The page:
Coordinates: 42°25′14″N 13°30′59″E / 42.42056°N 13.51639°E / 42.42056; 13.51639
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GALLEX or Gallium Experiment was a radiochemical neutrino detection experiment that ran between 1991 and 1997 at the Laboratori Nazionali del Gran Sasso (LNGS). This project was performed by an international collaboration of French, German, Italian, Israeli, Polish and American scientists led by the Max-Planck-Institut für Kernphysik Heidelberg. After brief interruption, the experiment was continued under a new name GNO (Gallium Neutrino Observatory) from May 1998 to April 2003.

It was designed to detect solar neutrinos and prove theories related to the Sun's energy creation mechanism. Before this experiment (and the SAGE experiment that ran concurrently), there had been no observation of low energy solar neutrinos.


The experiment's main components, the tank and the counters, were located in the underground astrophysical laboratory Laboratori Nazionali del Gran Sasso in the Italian Abruzzo province, near L'Aquila, and situated inside the 2912-metre-high Gran Sasso mountain. Its place under a depth of rock equivalent of 3200 metres of water was important to shield from cosmic rays. This laboratory is accessible by a highway A-24, which runs through the mountain.


The 54-m3 detector tank was filled with 101 tons of gallium trichloride-hydrochloric acid solution, which contained 30.3 tons of gallium. The gallium in this solution acted as the target for a neutrino-induced nuclear reaction, which transmuted it into germanium through the following reaction:

νe + 71Ga → 71Ge + e.

The threshold for neutrino detection by this reaction is very low (233.2 keV), and this is also the reason why gallium was chosen: other reactions (as with chlorine-37) have higher thresholds and are thus unable to detect low-energy neutrinos. In fact, the low energy threshold makes the reaction with gallium suitable to the detection of neutrinos emitted in the initial proton fusion reaction of the proton-proton chain reaction, which have a maximum energy of 420 keV.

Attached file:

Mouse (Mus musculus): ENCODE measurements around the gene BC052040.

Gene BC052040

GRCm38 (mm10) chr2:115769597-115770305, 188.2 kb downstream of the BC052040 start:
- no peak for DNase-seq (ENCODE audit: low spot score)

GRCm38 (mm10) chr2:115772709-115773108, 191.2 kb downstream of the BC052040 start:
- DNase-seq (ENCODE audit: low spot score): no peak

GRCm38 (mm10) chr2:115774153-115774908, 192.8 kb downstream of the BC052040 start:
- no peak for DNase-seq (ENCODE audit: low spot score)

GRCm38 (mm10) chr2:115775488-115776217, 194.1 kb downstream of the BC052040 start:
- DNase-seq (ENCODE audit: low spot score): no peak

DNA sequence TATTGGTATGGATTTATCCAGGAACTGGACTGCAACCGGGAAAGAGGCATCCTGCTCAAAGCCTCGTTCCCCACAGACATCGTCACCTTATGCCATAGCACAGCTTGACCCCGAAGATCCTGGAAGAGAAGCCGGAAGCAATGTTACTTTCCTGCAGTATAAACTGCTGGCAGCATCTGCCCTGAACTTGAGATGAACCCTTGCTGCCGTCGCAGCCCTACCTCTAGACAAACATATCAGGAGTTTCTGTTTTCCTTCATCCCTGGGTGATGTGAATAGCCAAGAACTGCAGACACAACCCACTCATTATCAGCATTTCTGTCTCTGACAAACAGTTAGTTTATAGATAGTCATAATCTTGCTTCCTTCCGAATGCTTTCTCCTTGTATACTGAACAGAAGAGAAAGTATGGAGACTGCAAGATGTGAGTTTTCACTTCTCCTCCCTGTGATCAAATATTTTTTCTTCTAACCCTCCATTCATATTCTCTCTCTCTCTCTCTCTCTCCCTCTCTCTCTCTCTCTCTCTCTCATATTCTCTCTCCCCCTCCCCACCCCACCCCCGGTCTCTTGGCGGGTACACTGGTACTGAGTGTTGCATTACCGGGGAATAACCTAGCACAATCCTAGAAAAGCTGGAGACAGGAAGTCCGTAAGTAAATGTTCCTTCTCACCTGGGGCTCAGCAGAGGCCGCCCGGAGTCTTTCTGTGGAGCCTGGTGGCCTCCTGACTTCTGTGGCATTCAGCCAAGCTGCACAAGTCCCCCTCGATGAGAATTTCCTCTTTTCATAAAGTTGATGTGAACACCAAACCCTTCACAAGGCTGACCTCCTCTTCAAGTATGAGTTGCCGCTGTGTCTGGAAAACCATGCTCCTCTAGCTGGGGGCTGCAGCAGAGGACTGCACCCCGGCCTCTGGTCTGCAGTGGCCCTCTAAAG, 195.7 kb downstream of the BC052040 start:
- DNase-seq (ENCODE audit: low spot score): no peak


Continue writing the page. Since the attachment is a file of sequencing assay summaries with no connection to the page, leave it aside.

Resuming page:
The produced germanium-71 was chemically extracted from the detector, converted to germane (71GeH4). Its decay, with a half-life of 11.43 days, was detected by counters. Each detected decay corresponded to one detected neutrino.


During the period 1991-1997, the detector measured capture rate of 73.1 SNU (Solar neutrino units). The follow-up GNO experiment found the capture rate 62.9. [1]

The rate of neutrinos detected by this experiment disagreed with standard solar model predictions. Thanks to the use of gallium, it was the first experiment to observe solar initial pp neutrinos. Another important result was the detection of a smaller number of neutrinos than the standard model predicted (the solar neutrino problem). After detector calibration the amount did not change. This discrepancy has since been explained: such radiochemical neutrino detectors are sensitive only to electron neutrinos, and not to muon neutrinos or tau neutrinos, hence the neutrino oscillation of electron neutrinos emitted from the sun and travelling to the earth accounts for the discrepancy.

Other experiments[edit]

The first solar neutrino detection, the Homestake Experiment, used chlorine-37 to detect neutrinos with energies down to 814 keV.

After the end of GALLEX its successor project, the Gallium Neutrino Observatory or G.N.O., was started at LNGS in April 1998.[2] The project continued until 2003.

A similar experiment detecting solar neutrinos using liquid gallium-71 was the Russian-American Gallium Experiment SAGE.


  1. ^ Gavrin, Vladimir N. (2011). "The Russian-American gallium experiment SAGE". Physics-Uspekhi. 54 (9): 941–949. Bibcode:2011PhyU...54..941G. doi:10.3367/UFNe.0181.201109g.0975.
  2. ^ GNO (Gallium Neutrino Observatory), October 2000. Retrieved 1 Oct. 2018.

External links[edit]

42°25′14″N 13°30′59″E / 42.42056°N 13.51639°E / 42.42056; 13.51639